Planners and developers say this growth is contributing to the metamorphosis of Las Vegas from a sleepy Mob town to a true U.S. metropolis. Upwards of 7,000 newcomers arrive in the area each month, many of them baby boomers who are purchasing vacation homes or retirees drawn by the warm climate, relatively low cost of living, and golf courses. Home prices are escalating--Las Vegas had the highest rate of appreciation in the country during last year's fourth quarter, jumping 48 percent from a year earlier to $281,000--not only from the increasing demand but also from geographical characteristics that limit the availability of land.
Penned in by mountains, developers have little choice but to build up rather than out. Subsequently, there are dozens of proposals in the pipeline for condominium towers in Las Vegas. The "Manhattanization" of Sin City is not limited to the famed Strip, however, but also extends to the previously neglected downtown district--where $10 billion of commercial and residential projects are expected to alter its skyline. With all the expansion taking place, observers are concerned, first, that a housing bubble is forming around property prices and eventually will pop; and, second, that the rising cost of living in Las Vegas will counter growth by making the city unaffordable to its lower-paid service industry workers.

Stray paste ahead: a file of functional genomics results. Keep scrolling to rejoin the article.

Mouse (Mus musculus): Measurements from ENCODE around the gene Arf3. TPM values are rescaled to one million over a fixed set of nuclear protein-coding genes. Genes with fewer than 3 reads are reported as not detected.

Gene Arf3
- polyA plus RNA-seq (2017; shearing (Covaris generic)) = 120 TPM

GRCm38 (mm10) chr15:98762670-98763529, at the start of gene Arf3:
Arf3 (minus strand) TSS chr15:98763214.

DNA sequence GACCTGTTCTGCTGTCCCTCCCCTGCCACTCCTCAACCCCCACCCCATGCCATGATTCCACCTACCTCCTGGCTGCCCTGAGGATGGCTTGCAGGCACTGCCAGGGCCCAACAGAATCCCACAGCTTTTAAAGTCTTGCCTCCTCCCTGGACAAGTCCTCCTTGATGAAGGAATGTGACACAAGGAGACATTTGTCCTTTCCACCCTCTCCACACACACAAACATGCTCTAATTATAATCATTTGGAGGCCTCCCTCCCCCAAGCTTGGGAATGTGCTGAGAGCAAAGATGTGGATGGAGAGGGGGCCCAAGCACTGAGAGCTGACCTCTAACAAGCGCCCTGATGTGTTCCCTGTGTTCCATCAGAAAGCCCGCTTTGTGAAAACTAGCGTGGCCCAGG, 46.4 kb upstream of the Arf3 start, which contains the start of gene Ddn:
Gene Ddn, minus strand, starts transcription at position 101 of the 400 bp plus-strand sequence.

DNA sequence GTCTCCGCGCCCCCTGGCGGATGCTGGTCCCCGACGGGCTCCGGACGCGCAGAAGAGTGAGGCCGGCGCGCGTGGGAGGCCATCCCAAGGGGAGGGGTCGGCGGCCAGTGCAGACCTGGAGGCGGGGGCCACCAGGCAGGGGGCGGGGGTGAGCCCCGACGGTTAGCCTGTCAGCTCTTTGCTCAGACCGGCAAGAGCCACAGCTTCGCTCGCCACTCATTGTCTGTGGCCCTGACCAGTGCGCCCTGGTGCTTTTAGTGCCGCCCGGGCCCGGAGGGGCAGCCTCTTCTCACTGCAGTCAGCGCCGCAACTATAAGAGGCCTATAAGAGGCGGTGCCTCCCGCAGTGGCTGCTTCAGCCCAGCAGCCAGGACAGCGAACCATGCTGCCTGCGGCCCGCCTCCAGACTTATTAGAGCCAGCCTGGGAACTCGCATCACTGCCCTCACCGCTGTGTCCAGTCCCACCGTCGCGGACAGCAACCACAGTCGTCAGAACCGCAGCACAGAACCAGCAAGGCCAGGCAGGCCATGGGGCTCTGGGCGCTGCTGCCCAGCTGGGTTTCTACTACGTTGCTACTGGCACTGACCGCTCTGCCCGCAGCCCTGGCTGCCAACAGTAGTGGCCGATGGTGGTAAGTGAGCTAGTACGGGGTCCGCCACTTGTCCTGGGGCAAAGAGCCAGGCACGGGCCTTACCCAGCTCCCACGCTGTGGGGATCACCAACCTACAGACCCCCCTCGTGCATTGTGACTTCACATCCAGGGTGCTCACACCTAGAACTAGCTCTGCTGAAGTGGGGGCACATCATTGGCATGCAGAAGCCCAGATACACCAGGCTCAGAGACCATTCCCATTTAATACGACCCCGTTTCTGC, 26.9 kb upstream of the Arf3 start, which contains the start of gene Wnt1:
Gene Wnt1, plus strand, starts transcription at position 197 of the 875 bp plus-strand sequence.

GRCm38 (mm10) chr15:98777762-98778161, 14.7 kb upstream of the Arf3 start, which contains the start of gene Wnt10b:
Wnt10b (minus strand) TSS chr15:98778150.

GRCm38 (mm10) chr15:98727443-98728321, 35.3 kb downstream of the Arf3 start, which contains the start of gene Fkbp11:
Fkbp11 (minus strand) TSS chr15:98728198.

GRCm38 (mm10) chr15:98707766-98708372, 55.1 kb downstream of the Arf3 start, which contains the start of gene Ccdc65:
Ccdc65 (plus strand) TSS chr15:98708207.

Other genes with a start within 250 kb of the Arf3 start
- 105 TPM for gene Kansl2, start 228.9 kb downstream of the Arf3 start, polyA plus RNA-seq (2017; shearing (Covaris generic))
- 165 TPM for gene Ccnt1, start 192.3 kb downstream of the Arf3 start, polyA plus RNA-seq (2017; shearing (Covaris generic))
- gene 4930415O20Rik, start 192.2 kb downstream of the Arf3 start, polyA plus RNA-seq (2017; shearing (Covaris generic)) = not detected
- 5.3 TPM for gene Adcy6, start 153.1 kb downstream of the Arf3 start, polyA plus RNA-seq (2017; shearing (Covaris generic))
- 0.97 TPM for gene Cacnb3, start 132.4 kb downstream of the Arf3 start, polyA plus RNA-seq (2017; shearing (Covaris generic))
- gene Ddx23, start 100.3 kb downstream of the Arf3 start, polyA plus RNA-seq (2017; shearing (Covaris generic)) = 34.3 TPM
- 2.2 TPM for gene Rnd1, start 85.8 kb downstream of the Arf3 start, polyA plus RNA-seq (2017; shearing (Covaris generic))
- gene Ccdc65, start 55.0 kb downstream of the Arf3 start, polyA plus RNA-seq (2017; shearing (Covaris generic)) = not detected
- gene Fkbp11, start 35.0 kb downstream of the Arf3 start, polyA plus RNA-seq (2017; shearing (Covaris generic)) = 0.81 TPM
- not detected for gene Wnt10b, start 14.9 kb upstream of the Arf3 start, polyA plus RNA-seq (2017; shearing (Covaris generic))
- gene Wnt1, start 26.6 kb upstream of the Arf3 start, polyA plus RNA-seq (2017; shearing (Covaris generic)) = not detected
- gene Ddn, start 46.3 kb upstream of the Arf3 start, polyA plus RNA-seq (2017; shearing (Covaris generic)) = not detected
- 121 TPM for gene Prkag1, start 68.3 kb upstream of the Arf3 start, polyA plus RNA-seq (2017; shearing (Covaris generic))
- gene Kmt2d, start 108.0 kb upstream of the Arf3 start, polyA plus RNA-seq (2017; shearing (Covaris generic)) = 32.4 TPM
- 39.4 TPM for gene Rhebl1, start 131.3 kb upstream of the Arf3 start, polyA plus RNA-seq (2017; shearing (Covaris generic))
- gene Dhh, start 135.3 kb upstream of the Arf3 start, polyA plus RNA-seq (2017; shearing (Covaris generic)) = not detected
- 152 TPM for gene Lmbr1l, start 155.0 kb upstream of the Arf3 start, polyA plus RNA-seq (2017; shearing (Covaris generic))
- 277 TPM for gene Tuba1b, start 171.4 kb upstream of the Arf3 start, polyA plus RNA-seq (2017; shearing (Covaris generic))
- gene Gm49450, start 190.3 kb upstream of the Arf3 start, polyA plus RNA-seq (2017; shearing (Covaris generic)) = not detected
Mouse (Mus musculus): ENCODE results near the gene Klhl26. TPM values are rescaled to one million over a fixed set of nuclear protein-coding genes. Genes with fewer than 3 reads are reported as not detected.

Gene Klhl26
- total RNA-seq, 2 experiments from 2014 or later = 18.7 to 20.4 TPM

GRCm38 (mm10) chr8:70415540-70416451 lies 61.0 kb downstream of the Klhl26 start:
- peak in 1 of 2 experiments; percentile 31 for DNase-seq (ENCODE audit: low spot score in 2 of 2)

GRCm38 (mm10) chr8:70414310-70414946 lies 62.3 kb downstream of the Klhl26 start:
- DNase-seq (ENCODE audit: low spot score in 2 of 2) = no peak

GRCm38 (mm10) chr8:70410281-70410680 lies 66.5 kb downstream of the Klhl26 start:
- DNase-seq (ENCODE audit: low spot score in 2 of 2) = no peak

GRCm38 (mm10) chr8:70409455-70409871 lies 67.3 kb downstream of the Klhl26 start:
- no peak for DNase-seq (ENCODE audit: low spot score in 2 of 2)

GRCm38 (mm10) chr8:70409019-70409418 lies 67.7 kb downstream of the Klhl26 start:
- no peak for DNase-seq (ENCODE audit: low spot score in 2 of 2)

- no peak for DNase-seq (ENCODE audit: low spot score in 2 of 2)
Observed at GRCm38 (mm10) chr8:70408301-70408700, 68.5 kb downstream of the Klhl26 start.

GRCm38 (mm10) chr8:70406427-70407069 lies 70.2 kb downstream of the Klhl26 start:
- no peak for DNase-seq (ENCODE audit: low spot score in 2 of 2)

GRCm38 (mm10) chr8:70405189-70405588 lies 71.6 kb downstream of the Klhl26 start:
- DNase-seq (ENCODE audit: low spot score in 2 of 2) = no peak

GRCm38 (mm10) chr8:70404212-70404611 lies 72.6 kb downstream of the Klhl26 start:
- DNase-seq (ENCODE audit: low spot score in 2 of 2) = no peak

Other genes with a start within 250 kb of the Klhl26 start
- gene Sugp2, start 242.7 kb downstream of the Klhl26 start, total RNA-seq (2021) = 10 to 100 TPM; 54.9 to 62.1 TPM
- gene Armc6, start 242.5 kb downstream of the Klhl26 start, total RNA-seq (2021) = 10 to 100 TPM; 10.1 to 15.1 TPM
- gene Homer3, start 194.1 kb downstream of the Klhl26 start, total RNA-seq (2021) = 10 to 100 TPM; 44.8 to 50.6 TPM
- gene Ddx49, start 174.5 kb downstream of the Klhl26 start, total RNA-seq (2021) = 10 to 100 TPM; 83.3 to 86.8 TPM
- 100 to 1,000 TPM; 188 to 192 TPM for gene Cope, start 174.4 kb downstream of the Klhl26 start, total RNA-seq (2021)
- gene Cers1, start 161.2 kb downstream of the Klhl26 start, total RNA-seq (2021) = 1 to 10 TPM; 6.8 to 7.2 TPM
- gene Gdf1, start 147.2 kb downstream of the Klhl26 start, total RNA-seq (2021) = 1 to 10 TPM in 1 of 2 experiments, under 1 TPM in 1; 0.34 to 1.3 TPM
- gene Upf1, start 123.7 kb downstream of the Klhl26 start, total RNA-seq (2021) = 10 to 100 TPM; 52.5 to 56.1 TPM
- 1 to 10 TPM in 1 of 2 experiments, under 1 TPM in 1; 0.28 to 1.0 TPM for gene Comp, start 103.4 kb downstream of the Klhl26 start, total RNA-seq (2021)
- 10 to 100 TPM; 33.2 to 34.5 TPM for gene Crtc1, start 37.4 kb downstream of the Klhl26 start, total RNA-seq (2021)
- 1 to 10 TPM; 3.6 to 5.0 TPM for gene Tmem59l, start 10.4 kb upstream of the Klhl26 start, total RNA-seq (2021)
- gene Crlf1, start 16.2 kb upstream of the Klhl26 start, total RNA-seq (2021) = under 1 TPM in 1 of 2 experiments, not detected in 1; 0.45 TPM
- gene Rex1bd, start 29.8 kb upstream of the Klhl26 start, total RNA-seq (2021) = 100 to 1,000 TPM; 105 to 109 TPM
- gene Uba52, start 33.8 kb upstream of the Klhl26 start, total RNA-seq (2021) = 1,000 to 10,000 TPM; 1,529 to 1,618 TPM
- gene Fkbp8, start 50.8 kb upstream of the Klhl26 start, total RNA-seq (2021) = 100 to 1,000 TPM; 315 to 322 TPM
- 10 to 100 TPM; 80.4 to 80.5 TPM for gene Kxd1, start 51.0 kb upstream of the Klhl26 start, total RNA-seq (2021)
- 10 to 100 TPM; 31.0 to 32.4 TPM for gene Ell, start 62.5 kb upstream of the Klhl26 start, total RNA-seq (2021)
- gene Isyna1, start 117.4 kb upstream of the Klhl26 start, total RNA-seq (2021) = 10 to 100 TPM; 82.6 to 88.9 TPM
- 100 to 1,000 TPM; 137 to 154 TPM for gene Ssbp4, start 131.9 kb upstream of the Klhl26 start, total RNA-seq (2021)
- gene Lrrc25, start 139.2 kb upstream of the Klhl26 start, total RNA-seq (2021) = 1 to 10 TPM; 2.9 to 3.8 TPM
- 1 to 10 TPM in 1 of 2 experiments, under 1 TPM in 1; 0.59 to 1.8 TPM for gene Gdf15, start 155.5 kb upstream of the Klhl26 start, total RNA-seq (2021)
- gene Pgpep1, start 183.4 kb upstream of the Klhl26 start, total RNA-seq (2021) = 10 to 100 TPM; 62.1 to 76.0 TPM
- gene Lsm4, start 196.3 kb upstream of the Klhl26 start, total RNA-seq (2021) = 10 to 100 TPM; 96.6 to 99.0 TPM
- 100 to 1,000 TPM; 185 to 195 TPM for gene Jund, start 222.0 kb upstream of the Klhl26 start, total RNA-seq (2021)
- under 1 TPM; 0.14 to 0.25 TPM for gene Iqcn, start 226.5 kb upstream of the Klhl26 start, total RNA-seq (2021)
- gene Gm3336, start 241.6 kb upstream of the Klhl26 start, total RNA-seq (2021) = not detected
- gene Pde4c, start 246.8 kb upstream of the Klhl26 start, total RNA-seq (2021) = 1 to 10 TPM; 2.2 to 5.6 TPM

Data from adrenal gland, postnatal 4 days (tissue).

Thanks to ULI Smart Growth News